Houston Probation Violation Defense Attorney James Sullivan Fights to Keep Clients on Probation
Harris County Probation Violation Lawyer
Attorney James (Jim) Sullivan defends people accused of violating their misdemeanor or felony probation in Harris and surrounding counties. Since 1994, Sullivan has kept hundreds of people on regular and deferred adjudication probation. On most misdemeanor cases, if a person successfully completes their deferred adjudication probation, then they can seek to get their criminal record sealed (non-disclosed) to the public. For felony cases that qualify, the person can do this 5 years after successfully completing their deferred probation.
If the State has filed a Motion to Revoke your Probation or to Adjudicate your Guilt, call Houston Criminal Attorney James Sullivan at 281-546-6428 to discuss your case.
James (Jim) Sullivan is an experienced Houston Criminal Defense Attorney. For over 20 years, Sullivan has successfully fought the government in Jury Trials on behalf of clients in criminal and juvenile courts.
James Sullivan graduated from the Trial Lawyers College founded by legendary lawyer Gerry Spence and was invited to join The National Trial Lawyers organization. Sullivan has a proven record of defending people from all walks of life, faiths and countries in courts throughout Texas.
According to an article in the Houston Chronicle, The Harris County Probation Department has recently come under fire for serious problems in the handling of drug testing for people on probation or on bond. According to evidence uncovered and brought to light in a recent hearing, the integrity of drug testing in the department may not be trusted due to clerical errors, faulty record keeping, mislabeling of samples and a sloppy chain of custody. Because of these serious problems, many people may have been arrested or had their probation revoked based on false positives. A local defense attorney alleges a systemic problem and calls for sweeping overhauls.
Witness: Error ruined his life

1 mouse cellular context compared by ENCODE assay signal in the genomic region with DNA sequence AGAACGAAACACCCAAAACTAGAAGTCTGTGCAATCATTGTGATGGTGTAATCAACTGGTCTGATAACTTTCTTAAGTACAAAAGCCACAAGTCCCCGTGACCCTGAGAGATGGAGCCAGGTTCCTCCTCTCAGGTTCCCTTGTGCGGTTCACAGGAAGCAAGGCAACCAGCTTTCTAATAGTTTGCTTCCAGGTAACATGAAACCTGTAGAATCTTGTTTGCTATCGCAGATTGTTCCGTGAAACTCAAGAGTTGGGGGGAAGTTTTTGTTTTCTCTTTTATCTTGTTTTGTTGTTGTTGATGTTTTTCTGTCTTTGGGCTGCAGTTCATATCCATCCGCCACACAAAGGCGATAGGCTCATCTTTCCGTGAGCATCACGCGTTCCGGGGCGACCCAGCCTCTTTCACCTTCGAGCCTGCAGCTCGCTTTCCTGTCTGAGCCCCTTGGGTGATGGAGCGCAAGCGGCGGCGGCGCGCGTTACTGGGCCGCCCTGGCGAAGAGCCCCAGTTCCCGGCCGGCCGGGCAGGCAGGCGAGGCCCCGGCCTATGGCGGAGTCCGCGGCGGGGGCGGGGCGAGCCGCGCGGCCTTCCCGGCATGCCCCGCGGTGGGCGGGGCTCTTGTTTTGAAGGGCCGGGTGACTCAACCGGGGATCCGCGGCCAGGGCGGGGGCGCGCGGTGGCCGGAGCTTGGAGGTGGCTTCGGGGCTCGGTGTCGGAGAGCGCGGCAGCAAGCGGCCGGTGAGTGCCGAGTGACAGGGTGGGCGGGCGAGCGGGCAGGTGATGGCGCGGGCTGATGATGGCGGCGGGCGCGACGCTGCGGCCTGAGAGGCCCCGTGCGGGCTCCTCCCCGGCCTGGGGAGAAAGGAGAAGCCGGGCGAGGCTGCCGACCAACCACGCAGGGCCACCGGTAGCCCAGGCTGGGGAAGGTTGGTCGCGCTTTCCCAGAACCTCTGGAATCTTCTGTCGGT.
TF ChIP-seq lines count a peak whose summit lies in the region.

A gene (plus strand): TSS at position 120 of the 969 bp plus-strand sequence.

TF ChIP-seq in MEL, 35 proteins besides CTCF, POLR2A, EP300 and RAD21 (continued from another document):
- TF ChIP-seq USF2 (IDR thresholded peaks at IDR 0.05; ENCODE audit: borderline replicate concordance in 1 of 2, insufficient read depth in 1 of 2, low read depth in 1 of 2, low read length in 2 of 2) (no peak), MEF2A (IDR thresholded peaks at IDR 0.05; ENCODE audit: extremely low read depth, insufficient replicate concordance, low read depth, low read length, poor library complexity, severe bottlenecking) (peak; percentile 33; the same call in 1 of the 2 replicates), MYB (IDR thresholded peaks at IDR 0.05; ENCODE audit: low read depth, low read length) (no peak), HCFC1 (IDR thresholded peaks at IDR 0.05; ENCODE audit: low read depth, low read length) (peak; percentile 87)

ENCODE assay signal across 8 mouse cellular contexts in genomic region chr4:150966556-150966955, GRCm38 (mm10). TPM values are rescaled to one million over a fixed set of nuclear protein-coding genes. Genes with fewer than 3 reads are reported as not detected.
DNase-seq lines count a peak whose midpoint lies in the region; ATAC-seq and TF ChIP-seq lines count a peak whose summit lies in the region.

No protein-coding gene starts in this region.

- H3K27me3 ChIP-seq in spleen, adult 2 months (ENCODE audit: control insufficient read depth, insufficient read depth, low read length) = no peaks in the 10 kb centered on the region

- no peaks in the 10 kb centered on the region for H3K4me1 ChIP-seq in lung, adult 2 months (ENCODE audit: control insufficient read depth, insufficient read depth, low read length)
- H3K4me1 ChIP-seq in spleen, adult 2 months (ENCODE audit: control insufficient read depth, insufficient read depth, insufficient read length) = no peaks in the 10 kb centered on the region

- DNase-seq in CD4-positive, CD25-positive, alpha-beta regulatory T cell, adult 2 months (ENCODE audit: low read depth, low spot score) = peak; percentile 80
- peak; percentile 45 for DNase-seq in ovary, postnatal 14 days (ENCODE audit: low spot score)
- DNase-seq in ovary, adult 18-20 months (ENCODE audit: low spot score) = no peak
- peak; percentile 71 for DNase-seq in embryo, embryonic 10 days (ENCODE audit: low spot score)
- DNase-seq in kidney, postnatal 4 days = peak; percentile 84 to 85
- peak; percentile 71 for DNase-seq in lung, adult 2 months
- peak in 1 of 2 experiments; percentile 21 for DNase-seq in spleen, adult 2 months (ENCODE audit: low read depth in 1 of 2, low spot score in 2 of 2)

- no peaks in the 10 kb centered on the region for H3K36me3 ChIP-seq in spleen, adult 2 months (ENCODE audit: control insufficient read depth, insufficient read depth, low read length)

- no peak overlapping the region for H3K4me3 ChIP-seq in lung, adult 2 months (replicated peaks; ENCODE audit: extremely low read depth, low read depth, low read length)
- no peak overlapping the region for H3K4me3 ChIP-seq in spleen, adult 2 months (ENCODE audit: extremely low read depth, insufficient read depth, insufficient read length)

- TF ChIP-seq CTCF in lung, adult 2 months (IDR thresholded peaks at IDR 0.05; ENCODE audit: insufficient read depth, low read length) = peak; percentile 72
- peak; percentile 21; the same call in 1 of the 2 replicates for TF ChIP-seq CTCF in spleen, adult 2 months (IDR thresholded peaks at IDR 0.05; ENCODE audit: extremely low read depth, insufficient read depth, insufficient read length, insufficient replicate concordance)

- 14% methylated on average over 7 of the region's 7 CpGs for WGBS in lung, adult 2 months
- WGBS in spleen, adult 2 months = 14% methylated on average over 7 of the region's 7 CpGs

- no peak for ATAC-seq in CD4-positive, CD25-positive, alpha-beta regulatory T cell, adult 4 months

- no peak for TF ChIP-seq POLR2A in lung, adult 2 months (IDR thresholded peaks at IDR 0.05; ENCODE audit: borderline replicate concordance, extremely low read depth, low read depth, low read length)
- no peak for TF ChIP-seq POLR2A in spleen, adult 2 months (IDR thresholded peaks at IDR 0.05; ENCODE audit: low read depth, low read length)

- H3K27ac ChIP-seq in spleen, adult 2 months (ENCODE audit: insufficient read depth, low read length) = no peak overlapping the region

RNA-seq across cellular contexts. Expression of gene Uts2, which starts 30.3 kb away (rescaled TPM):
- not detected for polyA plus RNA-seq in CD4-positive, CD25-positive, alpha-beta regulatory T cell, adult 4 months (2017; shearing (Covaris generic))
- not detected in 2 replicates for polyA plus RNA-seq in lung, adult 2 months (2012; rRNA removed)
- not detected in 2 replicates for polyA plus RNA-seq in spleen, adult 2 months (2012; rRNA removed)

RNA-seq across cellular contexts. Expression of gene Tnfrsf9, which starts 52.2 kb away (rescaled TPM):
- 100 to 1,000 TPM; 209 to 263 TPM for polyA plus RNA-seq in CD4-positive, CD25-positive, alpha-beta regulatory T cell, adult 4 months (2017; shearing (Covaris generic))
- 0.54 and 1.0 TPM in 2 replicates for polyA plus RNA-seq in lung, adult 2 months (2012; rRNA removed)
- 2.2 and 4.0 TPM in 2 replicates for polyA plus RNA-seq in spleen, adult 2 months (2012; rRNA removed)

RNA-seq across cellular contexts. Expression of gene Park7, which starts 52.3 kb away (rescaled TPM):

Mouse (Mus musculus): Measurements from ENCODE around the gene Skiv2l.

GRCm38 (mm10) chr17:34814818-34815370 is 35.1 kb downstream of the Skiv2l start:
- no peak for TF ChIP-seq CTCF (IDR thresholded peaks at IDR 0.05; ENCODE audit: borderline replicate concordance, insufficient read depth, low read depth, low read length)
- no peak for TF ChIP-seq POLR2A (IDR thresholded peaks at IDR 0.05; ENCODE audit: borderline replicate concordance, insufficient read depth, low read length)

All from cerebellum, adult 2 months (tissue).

A man who spent 10 days in jail last year because of a clerical error in Harris County’s probation department testified Friday that the mistake cost him his driver’s license, his job and his home. “I’m devastated,” Richard Youst said on the witness stand. “It devastated my life.” The 28-year-old said his life fell apart after a false positive on a drug test in April 2011. He had been on probation for driving while intoxicated. “I had to move back in with my mother,” the 28-year-old said. “I sleep on an air mattress on the floor.” Youst’s story is one of several that [his] attorney… said she uncovered while investigating the Harris County Community Supervision and Corrections Department. “It’s hard to quantify all of the hurt and the wrong that’s been done to him because of this simple mistake that they refused to fix… His case did not have to happen. They knew about these types of mistakes a year before.”
[The attorney] is putting the county’s probation department on trial in an unconventional hearing that was supposed to be a routine probation revocation for one of her clients. The evidence that Youst’s test was false was uncontested Friday. [The] broader point is that clerical errors, faulty record keeping and other problems may mean no urine tests done by the probation department can be trusted. The division tests more than 25,000 urine samples a month for suspects out on bail and others who are on probation. Some of the problems include mislabeling samples, data entry problems and a lack of audits or oversights to catch mistakes. A supervisor who testified Friday said finding 3-month-old urine samples in the back of the division’s unlocked refrigerators was not uncommon. The old samples would simply be sent out as though they had been collected that day, said Donald Martin, a supervisor at the department. As part of the court-mandated “chain of custody” that ensures the integrity of evidence, law enforcement has to show that an appropriate custodian has kept evidence from being tampered with before it can be admitted in court. “When it comes to chain of custody,” Martin testified, “there are more holes than Swiss cheese.”
False positives found
Deputy Director of Operations Kim Ballentine declined to answer questions about the allegations because of the ongoing hearing and the pending underlying criminal case… The agency also released a statement saying there would be no comment Friday on the situation. [The attorney] said she believes an untold number of probationers and people who are awaiting trial may have been jailed or sanctioned for false positives. “One source testified that there are at least 32 cases that they recently discovered,” she said. “And that’s just scratching the surface.” Besides keeping her client out of jail, [the attorney] wants supervisors at the probation department fired and the agency revamped. She also questioned how prosecutors can now legally revoke probationers for positive tests. “You want to know that there is integrity in the evidence… I don’t know how the district attorney’s office can rely on any urinalysis from this probation department.” The Harris County District Attorney’s Office released a statement that it plans to review all of the allegations after the hearing ends…